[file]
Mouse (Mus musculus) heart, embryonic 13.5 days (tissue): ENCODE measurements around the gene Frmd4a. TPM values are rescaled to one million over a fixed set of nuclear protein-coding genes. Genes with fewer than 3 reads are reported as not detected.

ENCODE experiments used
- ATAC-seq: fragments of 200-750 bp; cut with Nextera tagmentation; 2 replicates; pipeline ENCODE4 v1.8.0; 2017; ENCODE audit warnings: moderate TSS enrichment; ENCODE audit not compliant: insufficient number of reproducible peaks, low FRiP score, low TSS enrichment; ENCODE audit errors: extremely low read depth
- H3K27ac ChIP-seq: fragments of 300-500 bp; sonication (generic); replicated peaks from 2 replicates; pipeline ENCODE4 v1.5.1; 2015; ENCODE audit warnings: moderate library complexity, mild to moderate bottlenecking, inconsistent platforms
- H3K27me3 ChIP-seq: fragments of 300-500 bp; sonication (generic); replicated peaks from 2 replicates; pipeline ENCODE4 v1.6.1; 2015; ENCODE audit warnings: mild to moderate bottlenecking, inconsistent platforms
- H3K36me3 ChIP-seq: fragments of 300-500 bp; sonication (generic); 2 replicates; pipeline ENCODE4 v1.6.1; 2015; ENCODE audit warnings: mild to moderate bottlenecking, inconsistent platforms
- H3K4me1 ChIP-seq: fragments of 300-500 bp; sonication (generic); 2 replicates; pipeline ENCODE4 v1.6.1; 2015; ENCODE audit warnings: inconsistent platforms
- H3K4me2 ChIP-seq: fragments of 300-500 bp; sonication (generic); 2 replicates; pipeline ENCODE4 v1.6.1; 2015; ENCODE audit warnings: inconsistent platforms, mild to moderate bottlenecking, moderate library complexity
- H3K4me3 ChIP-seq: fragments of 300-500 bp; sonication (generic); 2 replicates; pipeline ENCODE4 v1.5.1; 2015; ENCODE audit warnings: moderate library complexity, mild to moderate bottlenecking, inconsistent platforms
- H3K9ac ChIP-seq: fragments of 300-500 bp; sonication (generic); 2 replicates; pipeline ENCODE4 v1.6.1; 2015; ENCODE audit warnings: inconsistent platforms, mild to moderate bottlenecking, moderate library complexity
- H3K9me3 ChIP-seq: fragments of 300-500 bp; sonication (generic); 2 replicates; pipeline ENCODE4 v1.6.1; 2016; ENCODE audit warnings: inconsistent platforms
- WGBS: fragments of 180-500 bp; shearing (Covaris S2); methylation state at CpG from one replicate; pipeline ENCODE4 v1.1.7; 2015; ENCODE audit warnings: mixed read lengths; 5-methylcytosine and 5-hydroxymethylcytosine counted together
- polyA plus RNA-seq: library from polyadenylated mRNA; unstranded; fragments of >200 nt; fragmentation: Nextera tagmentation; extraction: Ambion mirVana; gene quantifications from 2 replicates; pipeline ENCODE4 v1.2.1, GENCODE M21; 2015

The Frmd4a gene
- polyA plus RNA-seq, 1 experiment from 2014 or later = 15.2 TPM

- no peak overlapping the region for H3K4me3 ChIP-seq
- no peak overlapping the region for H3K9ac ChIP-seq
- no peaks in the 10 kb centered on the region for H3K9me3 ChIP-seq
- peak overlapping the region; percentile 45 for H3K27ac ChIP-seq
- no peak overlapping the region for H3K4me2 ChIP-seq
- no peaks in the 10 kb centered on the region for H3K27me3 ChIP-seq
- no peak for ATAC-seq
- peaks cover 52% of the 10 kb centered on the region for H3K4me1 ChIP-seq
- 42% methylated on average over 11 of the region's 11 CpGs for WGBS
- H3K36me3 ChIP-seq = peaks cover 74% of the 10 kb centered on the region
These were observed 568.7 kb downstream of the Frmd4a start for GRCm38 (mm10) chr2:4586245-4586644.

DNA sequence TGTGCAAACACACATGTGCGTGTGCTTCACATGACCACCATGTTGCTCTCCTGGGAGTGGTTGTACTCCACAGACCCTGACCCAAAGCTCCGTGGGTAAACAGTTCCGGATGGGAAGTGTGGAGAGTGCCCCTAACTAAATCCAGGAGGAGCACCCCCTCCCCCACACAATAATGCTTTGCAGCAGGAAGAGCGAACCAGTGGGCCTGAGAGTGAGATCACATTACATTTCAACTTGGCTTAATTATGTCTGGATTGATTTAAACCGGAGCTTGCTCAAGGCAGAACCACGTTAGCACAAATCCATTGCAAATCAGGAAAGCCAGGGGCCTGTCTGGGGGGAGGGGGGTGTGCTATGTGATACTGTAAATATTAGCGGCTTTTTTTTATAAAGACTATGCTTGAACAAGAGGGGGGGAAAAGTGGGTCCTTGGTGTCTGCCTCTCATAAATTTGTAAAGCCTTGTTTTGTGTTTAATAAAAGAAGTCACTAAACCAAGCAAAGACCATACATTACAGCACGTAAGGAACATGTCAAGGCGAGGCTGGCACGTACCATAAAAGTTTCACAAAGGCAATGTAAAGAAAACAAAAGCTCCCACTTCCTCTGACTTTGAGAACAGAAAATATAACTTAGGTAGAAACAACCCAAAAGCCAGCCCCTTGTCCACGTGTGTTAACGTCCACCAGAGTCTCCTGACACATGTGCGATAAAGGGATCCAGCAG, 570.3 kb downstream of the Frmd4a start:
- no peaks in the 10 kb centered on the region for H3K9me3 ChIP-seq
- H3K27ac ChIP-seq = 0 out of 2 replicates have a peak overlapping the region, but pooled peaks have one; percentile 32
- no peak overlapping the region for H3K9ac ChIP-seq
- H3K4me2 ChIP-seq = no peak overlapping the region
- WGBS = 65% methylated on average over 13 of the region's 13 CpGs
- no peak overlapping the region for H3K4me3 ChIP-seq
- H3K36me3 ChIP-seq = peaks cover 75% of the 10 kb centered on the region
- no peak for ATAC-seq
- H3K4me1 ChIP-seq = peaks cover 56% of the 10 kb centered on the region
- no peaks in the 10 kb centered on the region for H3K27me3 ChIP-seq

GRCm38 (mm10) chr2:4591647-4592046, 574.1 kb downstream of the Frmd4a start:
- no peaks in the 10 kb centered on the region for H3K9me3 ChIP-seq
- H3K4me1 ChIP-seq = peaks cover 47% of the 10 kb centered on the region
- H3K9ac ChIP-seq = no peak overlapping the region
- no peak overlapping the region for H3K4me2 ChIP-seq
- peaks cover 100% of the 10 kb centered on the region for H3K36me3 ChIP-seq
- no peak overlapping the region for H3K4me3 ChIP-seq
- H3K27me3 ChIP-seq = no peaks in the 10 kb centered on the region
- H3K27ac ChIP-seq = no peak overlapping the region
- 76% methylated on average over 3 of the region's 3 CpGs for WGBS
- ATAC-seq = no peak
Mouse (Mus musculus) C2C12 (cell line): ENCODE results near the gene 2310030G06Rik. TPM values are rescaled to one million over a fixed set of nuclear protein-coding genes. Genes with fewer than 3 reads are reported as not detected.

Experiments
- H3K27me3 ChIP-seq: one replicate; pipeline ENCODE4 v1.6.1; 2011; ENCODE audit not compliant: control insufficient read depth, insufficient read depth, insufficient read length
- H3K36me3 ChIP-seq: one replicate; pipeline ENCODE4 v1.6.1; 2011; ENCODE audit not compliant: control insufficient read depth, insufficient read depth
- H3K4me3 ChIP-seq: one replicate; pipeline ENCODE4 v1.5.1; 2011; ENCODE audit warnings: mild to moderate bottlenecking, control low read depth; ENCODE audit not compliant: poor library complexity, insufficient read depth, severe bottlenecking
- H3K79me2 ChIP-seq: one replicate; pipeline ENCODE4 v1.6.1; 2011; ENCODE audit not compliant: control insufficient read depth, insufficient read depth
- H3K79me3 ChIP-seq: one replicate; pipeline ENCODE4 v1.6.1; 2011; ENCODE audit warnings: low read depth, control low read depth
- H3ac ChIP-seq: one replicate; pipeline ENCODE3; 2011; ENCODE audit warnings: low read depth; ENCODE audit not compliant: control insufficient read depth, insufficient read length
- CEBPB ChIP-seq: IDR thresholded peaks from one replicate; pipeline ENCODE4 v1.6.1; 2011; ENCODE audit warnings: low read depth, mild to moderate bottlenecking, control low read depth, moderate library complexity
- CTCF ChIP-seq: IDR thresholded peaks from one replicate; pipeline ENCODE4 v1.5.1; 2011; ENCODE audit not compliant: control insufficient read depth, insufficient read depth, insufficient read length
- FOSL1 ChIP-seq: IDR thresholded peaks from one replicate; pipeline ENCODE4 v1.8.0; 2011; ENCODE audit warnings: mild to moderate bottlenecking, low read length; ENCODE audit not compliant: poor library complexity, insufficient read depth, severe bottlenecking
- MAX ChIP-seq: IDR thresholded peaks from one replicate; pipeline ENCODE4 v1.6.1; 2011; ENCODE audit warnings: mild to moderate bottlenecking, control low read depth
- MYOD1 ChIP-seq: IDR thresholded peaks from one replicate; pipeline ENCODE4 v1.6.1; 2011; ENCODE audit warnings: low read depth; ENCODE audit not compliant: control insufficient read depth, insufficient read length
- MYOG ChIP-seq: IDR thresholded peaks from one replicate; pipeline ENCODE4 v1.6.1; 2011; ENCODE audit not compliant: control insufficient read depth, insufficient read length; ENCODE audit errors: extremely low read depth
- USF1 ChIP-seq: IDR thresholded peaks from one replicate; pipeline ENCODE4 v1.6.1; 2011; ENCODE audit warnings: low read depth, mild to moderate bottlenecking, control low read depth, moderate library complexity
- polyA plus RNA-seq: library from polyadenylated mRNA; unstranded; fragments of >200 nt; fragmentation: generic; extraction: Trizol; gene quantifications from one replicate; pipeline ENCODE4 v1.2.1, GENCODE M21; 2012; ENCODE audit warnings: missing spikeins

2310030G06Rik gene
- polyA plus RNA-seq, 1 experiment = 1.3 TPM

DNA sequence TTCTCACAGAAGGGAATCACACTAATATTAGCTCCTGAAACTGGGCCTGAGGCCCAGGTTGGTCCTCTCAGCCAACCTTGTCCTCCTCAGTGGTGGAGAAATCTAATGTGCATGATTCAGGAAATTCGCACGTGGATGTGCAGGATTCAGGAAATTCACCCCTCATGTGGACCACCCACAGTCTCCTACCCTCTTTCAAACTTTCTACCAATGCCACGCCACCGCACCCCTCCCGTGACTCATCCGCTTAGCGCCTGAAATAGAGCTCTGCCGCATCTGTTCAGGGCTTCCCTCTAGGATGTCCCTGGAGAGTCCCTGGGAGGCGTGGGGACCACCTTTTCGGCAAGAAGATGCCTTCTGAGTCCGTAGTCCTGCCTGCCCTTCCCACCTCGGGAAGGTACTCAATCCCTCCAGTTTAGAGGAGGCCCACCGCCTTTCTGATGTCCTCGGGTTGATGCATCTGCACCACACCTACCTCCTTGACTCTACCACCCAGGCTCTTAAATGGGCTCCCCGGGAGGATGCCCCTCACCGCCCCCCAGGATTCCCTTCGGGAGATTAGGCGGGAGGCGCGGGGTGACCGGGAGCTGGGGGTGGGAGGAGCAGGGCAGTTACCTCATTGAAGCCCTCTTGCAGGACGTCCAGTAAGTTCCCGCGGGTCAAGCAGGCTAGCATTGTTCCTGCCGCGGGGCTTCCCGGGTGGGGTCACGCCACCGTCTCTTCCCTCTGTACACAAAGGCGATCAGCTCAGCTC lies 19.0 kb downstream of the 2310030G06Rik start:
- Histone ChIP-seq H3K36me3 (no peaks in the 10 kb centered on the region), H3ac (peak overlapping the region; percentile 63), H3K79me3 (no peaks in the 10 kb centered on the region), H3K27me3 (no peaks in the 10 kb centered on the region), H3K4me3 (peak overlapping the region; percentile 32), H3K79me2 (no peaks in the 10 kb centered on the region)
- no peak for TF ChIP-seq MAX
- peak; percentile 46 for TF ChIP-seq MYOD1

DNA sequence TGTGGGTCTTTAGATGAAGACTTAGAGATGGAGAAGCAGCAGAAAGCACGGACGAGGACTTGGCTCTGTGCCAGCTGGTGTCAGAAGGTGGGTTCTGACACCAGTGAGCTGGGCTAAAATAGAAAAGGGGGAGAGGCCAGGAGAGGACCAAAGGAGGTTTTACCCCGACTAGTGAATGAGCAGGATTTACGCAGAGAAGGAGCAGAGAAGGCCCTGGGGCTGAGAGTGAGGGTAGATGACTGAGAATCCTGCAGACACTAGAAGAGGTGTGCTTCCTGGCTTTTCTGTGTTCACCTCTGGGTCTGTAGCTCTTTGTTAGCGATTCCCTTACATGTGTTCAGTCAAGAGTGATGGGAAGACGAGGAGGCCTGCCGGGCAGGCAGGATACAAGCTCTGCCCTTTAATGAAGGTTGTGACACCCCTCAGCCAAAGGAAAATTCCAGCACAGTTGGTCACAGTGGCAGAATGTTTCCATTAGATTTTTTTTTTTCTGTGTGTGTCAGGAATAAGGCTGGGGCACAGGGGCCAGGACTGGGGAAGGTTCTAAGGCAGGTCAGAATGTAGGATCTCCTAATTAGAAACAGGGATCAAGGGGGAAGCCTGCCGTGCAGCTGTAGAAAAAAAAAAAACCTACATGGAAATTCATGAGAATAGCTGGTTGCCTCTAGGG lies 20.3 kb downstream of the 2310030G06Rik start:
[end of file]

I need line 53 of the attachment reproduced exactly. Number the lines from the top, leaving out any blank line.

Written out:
- H3K4me3 ChIP-seq: one replicate; pipeline ENCODE4 v1.5.1; 2011; ENCODE audit warnings: mild to moderate bottlenecking, control low read depth; ENCODE audit not compliant: poor library complexity, insufficient read depth, severe bottlenecking